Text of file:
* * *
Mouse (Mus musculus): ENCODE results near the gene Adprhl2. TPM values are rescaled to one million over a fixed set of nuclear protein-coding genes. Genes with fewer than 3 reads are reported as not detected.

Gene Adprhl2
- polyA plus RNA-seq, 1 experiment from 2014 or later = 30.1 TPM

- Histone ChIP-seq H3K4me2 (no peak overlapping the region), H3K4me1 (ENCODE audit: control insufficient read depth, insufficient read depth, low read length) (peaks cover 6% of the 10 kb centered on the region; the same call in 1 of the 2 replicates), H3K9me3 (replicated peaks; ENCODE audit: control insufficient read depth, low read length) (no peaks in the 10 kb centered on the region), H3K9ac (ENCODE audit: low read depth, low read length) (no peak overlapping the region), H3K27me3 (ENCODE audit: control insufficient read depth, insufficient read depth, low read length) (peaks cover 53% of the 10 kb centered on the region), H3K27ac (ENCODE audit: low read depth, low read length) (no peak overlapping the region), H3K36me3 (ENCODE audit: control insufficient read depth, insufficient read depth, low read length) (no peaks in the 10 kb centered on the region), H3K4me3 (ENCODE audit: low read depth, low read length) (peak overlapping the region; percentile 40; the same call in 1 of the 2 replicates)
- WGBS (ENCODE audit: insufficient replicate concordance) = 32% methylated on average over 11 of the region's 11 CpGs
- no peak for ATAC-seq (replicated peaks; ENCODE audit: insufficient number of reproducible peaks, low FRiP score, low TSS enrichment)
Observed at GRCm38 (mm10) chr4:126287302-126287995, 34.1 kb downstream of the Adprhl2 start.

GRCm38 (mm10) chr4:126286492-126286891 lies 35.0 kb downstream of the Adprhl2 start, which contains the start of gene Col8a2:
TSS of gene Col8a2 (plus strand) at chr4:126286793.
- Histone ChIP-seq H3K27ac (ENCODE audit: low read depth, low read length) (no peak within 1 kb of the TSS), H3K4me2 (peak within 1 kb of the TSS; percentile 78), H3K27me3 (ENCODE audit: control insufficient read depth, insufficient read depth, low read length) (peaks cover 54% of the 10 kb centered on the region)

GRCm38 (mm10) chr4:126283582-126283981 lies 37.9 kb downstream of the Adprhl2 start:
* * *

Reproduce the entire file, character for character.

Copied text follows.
Mouse (Mus musculus): ENCODE results near the gene Adprhl2. TPM values are rescaled to one million over a fixed set of nuclear protein-coding genes. Genes with fewer than 3 reads are reported as not detected.

Gene Adprhl2
- polyA plus RNA-seq, 1 experiment from 2014 or later = 30.1 TPM

- Histone ChIP-seq H3K4me2 (no peak overlapping the region), H3K4me1 (ENCODE audit: control insufficient read depth, insufficient read depth, low read length) (peaks cover 6% of the 10 kb centered on the region; the same call in 1 of the 2 replicates), H3K9me3 (replicated peaks; ENCODE audit: control insufficient read depth, low read length) (no peaks in the 10 kb centered on the region), H3K9ac (ENCODE audit: low read depth, low read length) (no peak overlapping the region), H3K27me3 (ENCODE audit: control insufficient read depth, insufficient read depth, low read length) (peaks cover 53% of the 10 kb centered on the region), H3K27ac (ENCODE audit: low read depth, low read length) (no peak overlapping the region), H3K36me3 (ENCODE audit: control insufficient read depth, insufficient read depth, low read length) (no peaks in the 10 kb centered on the region), H3K4me3 (ENCODE audit: low read depth, low read length) (peak overlapping the region; percentile 40; the same call in 1 of the 2 replicates)
- WGBS (ENCODE audit: insufficient replicate concordance) = 32% methylated on average over 11 of the region's 11 CpGs
- no peak for ATAC-seq (replicated peaks; ENCODE audit: insufficient number of reproducible peaks, low FRiP score, low TSS enrichment)
Observed at GRCm38 (mm10) chr4:126287302-126287995, 34.1 kb downstream of the Adprhl2 start.

GRCm38 (mm10) chr4:126286492-126286891 lies 35.0 kb downstream of the Adprhl2 start, which contains the start of gene Col8a2:
TSS of gene Col8a2 (plus strand) at chr4:126286793.
- Histone ChIP-seq H3K27ac (ENCODE audit: low read depth, low read length) (no peak within 1 kb of the TSS), H3K4me2 (peak within 1 kb of the TSS; percentile 78), H3K27me3 (ENCODE audit: control insufficient read depth, insufficient read depth, low read length) (peaks cover 54% of the 10 kb centered on the region)

GRCm38 (mm10) chr4:126283582-126283981 lies 37.9 kb downstream of the Adprhl2 start: